Poi – An Auckland Hospices Initiative


Poi is a collaborative initiative involving five Auckland Hospices (Franklin Hospice, Totara Hospice, Hospice West Auckland, Mercy Hospice and Harbour Hospice) in partnership with the three District Health Boards to support General Practice and Residential Care providers to deliver the best possible quality of life for palliative patients and their family/whānau in the community.

This is how it works:

GPs and Residential Care practitioners complete a Palliative Pathway Activation (PPA) with patients, their families and whānau. This is not a referral to hospice but identifies those in our community who have a life-limiting illness. The PPA is essentially a plan that is agreed to by the patient (and family/whanau) and their lead health practitioner. Franklin hospice will receive a copy of the PPA and this then triggers a conversation between hospice staff and the lead health practitioner to determine if there is any advice and/or support hospice might provide. This follow up conversation is known as the hospice Palliative Advisory Service (PAS). The health professional (usually the GP) receives a fee from Poi once the PPA is completed and submitted.


Franklin Hospice provides training and on-going support to those Registered Nurses (RNs) who have expressed an interest in Palliative Care. They then become Link Nurses and the palliative care champion in their organisation. Poi pays a fee to the Link Nurse's employer to assist in backfilling the RNs position while undergoing Link Nurse training.

Franklin Hospice provides Multi-Disciplinary Team (MDT) support to allied health professionals in matters relating to palliative care. The support includes education, coaching and mentoring.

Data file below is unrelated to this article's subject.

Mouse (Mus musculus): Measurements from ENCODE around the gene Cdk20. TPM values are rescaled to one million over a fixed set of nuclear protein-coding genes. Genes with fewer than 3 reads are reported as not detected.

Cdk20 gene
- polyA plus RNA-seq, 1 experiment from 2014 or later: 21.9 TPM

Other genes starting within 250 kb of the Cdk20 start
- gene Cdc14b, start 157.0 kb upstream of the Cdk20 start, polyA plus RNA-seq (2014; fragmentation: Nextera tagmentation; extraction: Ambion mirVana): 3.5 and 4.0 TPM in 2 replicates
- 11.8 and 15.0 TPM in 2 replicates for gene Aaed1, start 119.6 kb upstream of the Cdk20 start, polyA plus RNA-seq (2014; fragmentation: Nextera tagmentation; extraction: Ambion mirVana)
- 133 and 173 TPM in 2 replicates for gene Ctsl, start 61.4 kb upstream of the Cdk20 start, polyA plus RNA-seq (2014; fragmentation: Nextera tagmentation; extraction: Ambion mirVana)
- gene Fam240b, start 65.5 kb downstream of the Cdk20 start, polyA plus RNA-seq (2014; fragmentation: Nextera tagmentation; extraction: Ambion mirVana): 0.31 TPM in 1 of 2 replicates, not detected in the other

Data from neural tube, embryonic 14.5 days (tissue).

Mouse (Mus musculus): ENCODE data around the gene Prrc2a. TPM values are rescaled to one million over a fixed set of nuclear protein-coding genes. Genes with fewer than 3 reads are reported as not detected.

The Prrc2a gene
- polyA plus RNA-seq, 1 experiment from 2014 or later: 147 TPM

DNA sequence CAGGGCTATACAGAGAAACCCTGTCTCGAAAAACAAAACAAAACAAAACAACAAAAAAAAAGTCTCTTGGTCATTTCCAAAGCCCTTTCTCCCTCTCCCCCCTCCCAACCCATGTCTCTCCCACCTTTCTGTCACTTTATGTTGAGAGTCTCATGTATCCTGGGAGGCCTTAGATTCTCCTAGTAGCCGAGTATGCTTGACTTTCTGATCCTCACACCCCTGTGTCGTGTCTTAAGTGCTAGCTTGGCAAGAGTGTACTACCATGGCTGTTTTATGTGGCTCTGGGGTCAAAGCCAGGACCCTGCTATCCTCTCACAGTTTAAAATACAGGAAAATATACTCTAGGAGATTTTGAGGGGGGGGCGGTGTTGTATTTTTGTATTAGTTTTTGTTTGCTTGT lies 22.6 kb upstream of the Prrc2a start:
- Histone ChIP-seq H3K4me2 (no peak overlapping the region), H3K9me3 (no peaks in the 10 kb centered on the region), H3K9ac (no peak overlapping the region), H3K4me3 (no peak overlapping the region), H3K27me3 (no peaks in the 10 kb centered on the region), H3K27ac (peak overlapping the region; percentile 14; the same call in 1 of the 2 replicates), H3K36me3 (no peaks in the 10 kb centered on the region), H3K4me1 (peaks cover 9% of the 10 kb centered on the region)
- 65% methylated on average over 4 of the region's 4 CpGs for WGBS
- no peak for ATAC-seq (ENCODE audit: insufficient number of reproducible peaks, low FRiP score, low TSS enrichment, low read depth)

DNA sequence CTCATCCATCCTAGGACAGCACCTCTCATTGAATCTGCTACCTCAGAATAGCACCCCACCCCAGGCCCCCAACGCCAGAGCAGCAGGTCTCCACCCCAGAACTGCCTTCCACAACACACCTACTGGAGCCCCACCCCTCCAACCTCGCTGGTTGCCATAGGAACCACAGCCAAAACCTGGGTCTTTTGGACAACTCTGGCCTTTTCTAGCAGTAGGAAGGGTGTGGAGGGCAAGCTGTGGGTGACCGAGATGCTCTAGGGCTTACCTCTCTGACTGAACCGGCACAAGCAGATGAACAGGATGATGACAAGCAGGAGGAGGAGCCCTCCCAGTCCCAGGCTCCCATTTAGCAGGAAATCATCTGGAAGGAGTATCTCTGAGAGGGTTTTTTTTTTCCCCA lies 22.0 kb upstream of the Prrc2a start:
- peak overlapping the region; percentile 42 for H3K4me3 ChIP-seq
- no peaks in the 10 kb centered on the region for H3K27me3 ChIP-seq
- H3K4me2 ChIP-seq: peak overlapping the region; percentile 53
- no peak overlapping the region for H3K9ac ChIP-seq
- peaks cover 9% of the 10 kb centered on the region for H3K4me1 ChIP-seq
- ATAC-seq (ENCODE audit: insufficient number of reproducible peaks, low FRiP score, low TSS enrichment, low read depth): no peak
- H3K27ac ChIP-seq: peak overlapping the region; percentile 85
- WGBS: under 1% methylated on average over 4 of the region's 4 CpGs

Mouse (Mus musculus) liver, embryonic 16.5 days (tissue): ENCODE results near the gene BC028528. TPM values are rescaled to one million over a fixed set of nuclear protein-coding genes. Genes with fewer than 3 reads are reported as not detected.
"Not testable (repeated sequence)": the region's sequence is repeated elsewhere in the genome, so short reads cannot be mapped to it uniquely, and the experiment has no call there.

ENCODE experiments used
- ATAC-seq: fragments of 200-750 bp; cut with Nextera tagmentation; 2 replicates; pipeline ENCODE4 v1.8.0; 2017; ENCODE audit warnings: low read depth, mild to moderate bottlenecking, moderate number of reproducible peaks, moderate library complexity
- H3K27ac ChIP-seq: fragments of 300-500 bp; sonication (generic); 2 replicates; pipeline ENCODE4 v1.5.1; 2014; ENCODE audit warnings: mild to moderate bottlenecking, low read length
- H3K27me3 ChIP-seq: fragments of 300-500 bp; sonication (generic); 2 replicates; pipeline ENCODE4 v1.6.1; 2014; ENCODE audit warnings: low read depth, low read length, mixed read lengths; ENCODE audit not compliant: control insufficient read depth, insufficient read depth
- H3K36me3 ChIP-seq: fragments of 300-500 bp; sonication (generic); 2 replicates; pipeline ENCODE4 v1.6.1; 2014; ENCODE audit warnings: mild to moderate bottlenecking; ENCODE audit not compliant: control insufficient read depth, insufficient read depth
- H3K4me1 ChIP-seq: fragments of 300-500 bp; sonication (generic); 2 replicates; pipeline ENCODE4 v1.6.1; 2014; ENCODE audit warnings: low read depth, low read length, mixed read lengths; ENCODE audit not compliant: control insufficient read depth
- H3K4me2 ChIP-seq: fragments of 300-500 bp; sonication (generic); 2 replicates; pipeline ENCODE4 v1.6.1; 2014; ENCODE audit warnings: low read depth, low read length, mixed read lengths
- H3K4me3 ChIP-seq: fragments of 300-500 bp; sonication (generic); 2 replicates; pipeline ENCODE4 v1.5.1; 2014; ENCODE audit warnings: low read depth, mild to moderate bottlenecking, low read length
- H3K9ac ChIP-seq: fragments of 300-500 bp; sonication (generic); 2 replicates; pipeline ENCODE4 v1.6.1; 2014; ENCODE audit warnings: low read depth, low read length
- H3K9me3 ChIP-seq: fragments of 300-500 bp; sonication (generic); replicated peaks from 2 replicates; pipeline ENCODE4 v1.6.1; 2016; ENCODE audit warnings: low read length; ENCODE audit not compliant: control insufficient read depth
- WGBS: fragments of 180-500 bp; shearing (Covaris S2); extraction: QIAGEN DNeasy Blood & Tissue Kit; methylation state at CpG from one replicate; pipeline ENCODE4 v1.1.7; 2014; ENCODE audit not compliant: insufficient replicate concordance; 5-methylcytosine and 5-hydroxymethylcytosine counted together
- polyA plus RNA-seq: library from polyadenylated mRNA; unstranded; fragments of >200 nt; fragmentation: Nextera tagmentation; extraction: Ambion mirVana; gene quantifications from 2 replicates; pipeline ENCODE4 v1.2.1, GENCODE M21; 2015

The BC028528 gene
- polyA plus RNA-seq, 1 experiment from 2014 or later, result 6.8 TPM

A Tui bird (Prosthemadera novaeseelandiae) feeding on Kowhai nectar in Taupo, New Zealand.

Poi offers training to a limited number of GPs who want to further develop their knowledge of palliative care. The outcome for these Doctors is that on successful completion of the training, they become General Practitioners with a Special Interest (GPSI) in Palliative Care. The training is free for those accepted on the course and they are paid. A similar programme operates for counselors and social workers. There is an expectation that those who complete the training will then work more effectively in their various practices.

More details about the Poi programme can be found here

A Tui bird (Prosthemadera novaeseelandiae) feeding on Kowhai nectar in Taupo, New Zealand.


For referrals to Franklin Hospice, our Referral Form can be downloaded as a PDF here (pdf 234kb) or downloaded as a WORD document here (MS Word 274kb).